ArtServe to Host Poignant Exhibition

ArtServe will unveil artist Rhona Rubio's interactive human trafficking prevention-themed artwork at an educational workshop August 4

Social Justice Artist Rhona Rubio
Social justice artist Rhona Rubio

An encounter with a tossed-aside newspaper became both a learning experience and a metaphor for South Florida-based artist Rhona Rubio, whose massive interactive installation will provide both the focal point and the impetus for a free workshop on how to stop human trafficking from 6 to 8 p.m. on August 4 at ArtServe in Fort Lauderdale.

“Seeing an article about human trafficking in the newspaper that day was the first time I had ever heard about the issue,” Rubio said. Nearly a decade later, she couldn’t stop thinking about those who were suffering and decided to volunteer with an international nonprofit dedicated to helping women at risk. She knew she needed to do more.

Inspired by her artwork, ArtServe’s free August 4 workshop is a collaboration between ArtServe and A21, one of the largest organizations in the world fighting human trafficking. Building on Rubio’s artistic mission to stop the social injustice of modern slavery, Tanya Goodwin from the Tim Tebow Foundation and A21’s Education Curriculum Specialist Valerie Ellery, a veteran educator and best-selling author, will both speak at the workshop. Ancillary children’s activities will be provided during the two-hour presentation. To register, click here.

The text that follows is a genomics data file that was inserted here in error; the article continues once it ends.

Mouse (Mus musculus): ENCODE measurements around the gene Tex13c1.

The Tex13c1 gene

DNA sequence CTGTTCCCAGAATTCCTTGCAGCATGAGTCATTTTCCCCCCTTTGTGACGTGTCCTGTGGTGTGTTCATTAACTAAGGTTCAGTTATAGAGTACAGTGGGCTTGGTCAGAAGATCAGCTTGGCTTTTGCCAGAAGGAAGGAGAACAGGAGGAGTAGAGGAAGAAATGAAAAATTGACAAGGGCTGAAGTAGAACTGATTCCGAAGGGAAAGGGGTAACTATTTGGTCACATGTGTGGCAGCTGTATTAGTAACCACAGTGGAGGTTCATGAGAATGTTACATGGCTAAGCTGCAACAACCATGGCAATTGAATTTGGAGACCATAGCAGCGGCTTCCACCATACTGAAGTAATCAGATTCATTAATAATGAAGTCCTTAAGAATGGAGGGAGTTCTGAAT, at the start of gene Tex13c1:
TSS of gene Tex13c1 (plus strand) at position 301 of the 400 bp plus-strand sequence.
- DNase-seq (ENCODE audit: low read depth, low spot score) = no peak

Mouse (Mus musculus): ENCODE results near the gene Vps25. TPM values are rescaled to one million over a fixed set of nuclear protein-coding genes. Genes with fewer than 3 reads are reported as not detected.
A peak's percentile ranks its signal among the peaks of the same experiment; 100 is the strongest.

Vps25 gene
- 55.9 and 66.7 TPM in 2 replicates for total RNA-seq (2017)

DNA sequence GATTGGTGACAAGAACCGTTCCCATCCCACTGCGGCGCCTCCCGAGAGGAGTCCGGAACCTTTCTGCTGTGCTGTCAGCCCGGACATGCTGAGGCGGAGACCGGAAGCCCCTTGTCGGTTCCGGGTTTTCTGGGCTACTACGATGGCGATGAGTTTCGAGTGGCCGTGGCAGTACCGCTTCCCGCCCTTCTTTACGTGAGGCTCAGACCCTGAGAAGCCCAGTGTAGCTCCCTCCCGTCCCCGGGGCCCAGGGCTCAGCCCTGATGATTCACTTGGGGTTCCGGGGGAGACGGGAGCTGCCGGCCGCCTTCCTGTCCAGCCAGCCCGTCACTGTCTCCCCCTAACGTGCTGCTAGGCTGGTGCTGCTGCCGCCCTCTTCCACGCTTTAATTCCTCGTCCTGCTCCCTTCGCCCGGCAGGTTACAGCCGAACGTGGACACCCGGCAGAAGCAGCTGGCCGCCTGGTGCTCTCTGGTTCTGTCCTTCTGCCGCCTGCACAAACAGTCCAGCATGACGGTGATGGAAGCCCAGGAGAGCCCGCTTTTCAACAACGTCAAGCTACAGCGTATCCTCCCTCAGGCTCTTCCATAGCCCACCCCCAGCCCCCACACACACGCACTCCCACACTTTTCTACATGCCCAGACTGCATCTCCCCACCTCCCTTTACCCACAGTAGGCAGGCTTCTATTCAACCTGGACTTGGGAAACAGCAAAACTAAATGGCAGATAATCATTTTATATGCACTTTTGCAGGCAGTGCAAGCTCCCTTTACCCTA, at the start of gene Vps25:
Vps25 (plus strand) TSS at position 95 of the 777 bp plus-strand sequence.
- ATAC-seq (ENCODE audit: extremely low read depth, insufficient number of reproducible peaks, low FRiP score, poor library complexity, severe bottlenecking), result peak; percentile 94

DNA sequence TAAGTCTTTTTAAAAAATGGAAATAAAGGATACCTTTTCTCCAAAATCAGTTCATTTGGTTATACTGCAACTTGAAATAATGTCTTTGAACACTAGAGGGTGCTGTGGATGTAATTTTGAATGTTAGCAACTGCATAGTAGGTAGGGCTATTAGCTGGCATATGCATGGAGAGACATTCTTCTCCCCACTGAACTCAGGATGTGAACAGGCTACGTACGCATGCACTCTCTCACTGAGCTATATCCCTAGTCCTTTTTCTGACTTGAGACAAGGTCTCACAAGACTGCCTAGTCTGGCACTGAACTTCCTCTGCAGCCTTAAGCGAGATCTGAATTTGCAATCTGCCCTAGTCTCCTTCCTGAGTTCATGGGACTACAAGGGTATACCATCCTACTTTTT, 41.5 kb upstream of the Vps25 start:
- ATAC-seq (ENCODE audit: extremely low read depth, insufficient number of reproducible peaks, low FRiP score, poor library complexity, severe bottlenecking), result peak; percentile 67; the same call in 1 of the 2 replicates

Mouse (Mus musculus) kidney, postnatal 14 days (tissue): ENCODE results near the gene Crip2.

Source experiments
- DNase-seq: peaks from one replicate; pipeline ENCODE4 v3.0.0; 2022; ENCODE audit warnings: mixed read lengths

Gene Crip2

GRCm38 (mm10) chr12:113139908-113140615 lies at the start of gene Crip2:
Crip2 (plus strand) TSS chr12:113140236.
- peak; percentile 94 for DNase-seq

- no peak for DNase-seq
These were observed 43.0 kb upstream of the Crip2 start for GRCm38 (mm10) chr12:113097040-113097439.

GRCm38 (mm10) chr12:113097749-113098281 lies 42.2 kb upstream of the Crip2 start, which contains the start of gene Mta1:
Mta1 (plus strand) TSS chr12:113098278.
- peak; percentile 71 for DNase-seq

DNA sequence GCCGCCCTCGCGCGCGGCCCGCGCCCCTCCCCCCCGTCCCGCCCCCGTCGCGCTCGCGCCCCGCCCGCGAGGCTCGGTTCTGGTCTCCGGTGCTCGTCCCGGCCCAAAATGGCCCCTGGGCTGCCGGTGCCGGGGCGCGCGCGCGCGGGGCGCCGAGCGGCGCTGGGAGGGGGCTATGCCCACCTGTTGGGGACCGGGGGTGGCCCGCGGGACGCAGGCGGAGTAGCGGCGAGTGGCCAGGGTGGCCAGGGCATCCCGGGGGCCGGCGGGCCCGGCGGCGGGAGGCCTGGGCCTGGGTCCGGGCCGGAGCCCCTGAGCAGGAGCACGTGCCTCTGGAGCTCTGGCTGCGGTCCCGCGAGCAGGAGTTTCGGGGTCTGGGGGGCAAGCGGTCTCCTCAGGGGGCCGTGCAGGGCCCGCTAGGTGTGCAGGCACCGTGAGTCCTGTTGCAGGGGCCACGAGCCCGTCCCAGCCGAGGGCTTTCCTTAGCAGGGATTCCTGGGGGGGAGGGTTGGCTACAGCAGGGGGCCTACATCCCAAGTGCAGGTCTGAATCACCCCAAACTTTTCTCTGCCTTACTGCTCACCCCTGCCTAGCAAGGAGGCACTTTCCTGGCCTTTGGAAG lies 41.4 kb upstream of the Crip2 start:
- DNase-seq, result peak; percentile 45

In addition to the workshop, ArtServe will unveil Rubio’s work Stories, a dark, sprawling, and intricate network of twisted metal and human faces painted on various textured recycled fabrics stretched tight across vise-like frames. Viewers can bring their own piece of cloth to fasten onto pre-made links encircling the structure. The work will be on view in the current “Memories and Revolutions” exhibition to September 23.

“I wanted to create a way that people could relate to the fact that we all have our own personal stories of suffering,” Rubio said. “By attaching their own symbolic piece of cloth to the artwork, their story can become one with those of human trafficking victims, giving us all a way to open up and listen to one another. Our stories of pain and silence have the power to connect us.”

The installation also will include a jumble of shoes on the floor to represent the “unseen” victims of human trafficking, along with a “freedom box” filled with seeds representing the “seeds of injustice” into which guests will be encouraged to step into to experience their “power to sprout and grow into a source of justice for future generations.”

Click here for more information. 

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